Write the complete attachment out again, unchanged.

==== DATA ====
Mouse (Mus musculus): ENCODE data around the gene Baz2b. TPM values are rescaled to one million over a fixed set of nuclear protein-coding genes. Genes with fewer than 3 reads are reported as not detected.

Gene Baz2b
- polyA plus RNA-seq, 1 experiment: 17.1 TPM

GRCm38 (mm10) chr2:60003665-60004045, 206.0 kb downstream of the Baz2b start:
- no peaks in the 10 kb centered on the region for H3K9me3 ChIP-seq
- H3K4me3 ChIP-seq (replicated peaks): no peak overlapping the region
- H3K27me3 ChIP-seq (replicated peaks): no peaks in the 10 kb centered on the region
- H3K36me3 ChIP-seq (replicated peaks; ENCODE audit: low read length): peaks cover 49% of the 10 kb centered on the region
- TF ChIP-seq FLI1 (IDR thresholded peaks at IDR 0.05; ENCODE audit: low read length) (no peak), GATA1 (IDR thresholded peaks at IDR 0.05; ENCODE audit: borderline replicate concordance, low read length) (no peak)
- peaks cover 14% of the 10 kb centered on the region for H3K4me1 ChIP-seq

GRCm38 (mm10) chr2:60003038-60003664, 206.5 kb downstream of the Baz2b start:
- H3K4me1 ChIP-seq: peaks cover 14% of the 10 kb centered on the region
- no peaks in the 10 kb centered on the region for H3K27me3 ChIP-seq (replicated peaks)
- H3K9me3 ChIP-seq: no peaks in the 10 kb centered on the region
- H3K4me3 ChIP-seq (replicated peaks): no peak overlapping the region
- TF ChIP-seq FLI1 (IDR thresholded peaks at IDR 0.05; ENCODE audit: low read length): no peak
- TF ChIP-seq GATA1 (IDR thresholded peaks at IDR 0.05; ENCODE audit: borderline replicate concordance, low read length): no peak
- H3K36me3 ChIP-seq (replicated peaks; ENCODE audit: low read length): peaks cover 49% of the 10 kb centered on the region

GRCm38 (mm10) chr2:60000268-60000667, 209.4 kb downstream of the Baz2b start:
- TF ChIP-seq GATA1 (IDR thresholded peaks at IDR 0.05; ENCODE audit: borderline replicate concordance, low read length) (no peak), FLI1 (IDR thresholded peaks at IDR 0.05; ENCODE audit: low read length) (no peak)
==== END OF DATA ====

Mouse (Mus musculus): ENCODE data around the gene Baz2b. TPM values are rescaled to one million over a fixed set of nuclear protein-coding genes. Genes with fewer than 3 reads are reported as not detected.

Gene Baz2b
- polyA plus RNA-seq, 1 experiment: 17.1 TPM

GRCm38 (mm10) chr2:60003665-60004045, 206.0 kb downstream of the Baz2b start:
- no peaks in the 10 kb centered on the region for H3K9me3 ChIP-seq
- H3K4me3 ChIP-seq (replicated peaks): no peak overlapping the region
- H3K27me3 ChIP-seq (replicated peaks): no peaks in the 10 kb centered on the region
- H3K36me3 ChIP-seq (replicated peaks; ENCODE audit: low read length): peaks cover 49% of the 10 kb centered on the region
- TF ChIP-seq FLI1 (IDR thresholded peaks at IDR 0.05; ENCODE audit: low read length) (no peak), GATA1 (IDR thresholded peaks at IDR 0.05; ENCODE audit: borderline replicate concordance, low read length) (no peak)
- peaks cover 14% of the 10 kb centered on the region for H3K4me1 ChIP-seq

GRCm38 (mm10) chr2:60003038-60003664, 206.5 kb downstream of the Baz2b start:
- H3K4me1 ChIP-seq: peaks cover 14% of the 10 kb centered on the region
- no peaks in the 10 kb centered on the region for H3K27me3 ChIP-seq (replicated peaks)
- H3K9me3 ChIP-seq: no peaks in the 10 kb centered on the region
- H3K4me3 ChIP-seq (replicated peaks): no peak overlapping the region
- TF ChIP-seq FLI1 (IDR thresholded peaks at IDR 0.05; ENCODE audit: low read length): no peak
- TF ChIP-seq GATA1 (IDR thresholded peaks at IDR 0.05; ENCODE audit: borderline replicate concordance, low read length): no peak
- H3K36me3 ChIP-seq (replicated peaks; ENCODE audit: low read length): peaks cover 49% of the 10 kb centered on the region

GRCm38 (mm10) chr2:60000268-60000667, 209.4 kb downstream of the Baz2b start:
- TF ChIP-seq GATA1 (IDR thresholded peaks at IDR 0.05; ENCODE audit: borderline replicate concordance, low read length) (no peak), FLI1 (IDR thresholded peaks at IDR 0.05; ENCODE audit: low read length) (no peak)